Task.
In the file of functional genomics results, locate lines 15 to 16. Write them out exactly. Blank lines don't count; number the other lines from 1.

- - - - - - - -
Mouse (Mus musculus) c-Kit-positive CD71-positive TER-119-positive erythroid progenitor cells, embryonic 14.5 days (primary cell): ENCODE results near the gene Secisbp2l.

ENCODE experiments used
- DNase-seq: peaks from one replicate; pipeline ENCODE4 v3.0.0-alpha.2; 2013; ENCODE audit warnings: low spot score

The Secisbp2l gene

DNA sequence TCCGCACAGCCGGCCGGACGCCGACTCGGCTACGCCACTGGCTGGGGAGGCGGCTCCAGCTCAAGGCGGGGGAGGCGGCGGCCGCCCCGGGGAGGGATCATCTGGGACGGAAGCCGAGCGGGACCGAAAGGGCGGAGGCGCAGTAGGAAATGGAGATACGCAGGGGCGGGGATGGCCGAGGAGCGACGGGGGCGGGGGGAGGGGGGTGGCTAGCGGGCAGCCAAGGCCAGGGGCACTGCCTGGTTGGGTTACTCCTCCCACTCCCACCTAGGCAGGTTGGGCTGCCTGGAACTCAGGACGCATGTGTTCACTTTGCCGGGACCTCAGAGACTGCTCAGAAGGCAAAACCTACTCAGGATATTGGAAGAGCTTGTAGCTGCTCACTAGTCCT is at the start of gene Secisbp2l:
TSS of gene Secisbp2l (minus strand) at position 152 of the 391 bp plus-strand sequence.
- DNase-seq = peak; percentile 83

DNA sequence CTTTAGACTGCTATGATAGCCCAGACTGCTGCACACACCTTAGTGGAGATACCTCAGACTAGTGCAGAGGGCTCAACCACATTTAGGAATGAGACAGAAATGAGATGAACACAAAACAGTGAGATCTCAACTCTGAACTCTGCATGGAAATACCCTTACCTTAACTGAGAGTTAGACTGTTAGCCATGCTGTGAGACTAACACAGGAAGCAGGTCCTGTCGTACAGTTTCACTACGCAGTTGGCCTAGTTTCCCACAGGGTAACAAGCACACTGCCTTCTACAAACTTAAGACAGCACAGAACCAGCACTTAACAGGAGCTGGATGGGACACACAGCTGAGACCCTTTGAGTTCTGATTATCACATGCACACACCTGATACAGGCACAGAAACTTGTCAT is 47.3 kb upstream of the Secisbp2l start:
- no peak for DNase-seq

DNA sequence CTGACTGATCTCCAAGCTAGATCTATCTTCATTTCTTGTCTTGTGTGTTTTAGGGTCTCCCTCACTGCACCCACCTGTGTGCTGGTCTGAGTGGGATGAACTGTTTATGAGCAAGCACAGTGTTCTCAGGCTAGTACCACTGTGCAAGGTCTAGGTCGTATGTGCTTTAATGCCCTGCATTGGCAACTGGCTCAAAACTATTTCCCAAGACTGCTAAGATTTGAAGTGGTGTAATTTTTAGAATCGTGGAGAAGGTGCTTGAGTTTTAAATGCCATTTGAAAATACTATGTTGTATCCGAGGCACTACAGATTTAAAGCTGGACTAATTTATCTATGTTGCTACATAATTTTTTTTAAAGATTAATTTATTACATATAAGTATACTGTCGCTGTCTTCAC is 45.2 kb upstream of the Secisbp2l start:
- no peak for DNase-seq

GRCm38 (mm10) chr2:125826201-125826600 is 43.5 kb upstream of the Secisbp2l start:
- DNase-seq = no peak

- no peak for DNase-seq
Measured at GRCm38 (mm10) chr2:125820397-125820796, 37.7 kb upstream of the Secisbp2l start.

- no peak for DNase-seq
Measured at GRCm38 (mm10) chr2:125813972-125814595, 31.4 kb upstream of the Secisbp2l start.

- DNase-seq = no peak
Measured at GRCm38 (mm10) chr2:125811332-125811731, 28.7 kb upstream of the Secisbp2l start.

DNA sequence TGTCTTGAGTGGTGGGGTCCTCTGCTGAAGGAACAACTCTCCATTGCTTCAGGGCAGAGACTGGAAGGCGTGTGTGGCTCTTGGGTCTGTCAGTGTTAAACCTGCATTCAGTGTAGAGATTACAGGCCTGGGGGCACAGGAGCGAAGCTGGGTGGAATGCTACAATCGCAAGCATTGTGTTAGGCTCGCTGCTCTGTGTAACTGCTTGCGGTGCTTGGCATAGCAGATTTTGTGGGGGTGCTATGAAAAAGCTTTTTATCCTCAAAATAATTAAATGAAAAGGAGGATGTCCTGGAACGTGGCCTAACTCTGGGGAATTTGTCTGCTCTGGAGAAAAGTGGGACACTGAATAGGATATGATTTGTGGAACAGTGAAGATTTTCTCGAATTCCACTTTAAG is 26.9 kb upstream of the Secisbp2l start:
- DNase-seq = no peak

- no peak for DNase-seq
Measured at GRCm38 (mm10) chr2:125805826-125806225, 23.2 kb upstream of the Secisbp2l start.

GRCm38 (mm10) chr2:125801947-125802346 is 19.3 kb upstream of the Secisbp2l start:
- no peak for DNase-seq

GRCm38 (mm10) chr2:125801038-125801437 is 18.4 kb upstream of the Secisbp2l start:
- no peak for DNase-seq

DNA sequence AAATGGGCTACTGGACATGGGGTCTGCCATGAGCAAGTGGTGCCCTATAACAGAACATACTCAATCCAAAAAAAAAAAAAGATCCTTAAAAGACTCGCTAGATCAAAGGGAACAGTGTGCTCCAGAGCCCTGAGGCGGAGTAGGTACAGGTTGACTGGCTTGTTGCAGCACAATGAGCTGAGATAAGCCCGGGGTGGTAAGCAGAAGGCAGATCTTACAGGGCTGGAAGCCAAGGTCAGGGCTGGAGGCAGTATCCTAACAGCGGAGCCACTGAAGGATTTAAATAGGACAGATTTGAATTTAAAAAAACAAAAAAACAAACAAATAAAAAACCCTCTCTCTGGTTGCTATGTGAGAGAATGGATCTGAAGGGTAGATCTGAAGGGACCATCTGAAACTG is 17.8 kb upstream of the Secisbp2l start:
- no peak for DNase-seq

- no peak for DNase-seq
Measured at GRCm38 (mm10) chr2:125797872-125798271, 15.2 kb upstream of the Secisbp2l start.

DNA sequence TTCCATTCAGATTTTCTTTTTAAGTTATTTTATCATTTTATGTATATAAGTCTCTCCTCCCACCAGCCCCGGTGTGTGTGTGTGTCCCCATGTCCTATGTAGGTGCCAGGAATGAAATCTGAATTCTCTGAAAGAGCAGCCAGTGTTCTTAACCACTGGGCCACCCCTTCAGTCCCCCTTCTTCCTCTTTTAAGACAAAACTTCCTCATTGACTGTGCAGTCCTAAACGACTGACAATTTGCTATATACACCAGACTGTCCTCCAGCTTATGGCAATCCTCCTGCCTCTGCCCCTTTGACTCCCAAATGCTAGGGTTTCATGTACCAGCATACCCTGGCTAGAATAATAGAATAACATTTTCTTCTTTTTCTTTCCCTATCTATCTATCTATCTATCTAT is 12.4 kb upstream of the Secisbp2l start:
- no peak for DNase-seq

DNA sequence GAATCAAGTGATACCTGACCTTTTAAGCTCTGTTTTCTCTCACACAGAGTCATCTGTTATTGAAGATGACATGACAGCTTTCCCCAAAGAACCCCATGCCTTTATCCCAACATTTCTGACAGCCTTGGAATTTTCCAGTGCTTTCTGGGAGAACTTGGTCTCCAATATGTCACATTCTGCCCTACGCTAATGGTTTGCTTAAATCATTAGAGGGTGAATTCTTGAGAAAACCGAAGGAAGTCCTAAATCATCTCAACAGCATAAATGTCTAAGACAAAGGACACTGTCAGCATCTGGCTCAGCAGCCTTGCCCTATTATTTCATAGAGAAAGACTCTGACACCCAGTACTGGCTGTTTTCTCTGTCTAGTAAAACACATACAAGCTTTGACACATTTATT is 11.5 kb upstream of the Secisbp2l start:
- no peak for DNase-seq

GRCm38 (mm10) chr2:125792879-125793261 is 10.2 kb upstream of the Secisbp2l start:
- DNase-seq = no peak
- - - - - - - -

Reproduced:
Measured at GRCm38 (mm10) chr2:125820397-125820796, 37.7 kb upstream of the Secisbp2l start.

- no peak for DNase-seq